In other words — make sure projects are regarded as local challenges and accomplishments. Don’t just throw uncontrolled money at development schemes in the hope that it will all stick, because as we’ve seen around the world, that sort of money tends to stick to people who aren’t interested one bit in improving the lives of their fellow human beings. And nowhere is this more evident than in Afghanistan where, as stated by the Special Inspector General for Afghanistan Reconstruction (SIGAR), Mr John Sopko, the US has spent $132 billion on reconstruction projects.

A very large proportion of this money has been wasted. Many billions of dollars have vanished into corrupt pockets.  Mr Sopko told Canada’s Globe and Mail newspaper that “There is a lot of corruption, [but] most of what we have identified are just head-smacking stupid programs and really poorly managed and no accountability. Nobody is really held accountable for wasting the money.”

In his October 2018 report to Congress the SIGAR was blunt in recording that US money has gone to build medical clinics without electricity or water, schools without children and buildings that literally melted away in the rain. Also, corrupt local officials who were in charge of paying workers with some of the funds created what audits called “ghost workers,” civilian bureaucrats, police and soldiers who did not exist, then kept or diverted money recorded as being paid to them.  It’s a terrible picture, and while it is scandalous that US taxpayers have had their money wasted, it is even worse that the people whose lives should have been changed for the better by all these enterprises are still living in mediaeval squalor — if they haven’t been forced to flee from the violence that is endemic in that war-torn country.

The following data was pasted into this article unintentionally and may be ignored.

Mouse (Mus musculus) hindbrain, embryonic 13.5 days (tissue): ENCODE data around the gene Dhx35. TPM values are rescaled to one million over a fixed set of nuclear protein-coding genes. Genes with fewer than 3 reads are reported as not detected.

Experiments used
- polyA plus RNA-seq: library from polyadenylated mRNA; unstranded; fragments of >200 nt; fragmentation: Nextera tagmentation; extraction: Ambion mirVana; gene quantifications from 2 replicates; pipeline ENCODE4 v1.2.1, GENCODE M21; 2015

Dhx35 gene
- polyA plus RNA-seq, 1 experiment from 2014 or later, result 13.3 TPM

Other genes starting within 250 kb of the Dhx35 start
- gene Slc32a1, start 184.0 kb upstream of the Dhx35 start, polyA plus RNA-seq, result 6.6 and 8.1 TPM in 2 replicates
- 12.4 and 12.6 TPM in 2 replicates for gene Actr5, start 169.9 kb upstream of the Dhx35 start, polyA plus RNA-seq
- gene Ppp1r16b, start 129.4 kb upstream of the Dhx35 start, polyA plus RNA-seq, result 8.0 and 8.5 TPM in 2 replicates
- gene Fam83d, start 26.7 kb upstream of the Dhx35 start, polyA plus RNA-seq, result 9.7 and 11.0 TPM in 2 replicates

Mr Sopko is dismayed and disappointed that “Even after 17 years of US and coalition effort and financial largesse, Afghanistan remains one of the poorest, least educated, and most corrupt countries in the world. It is also one of the most violent.”

What now?  Is anyone going to try to rectify this appalling state of affairs?  There might be a Trump tweet blaming Obama or France, maybe Canada, for the shambles, but it’s unlikely that he will do anything about the “head-smacking stupid” waste of money. He doesn’t care about human suffering, still less about trying to ameliorate it and improve the lives of countless millions who exist in conditions he can’t even imagine.

We need fewer Trumps and more Aga Khan Foundations in this unhappy world.


Brian Cloughley writes about foreign policy and military affairs. He lives in Voutenay sur Cure, France.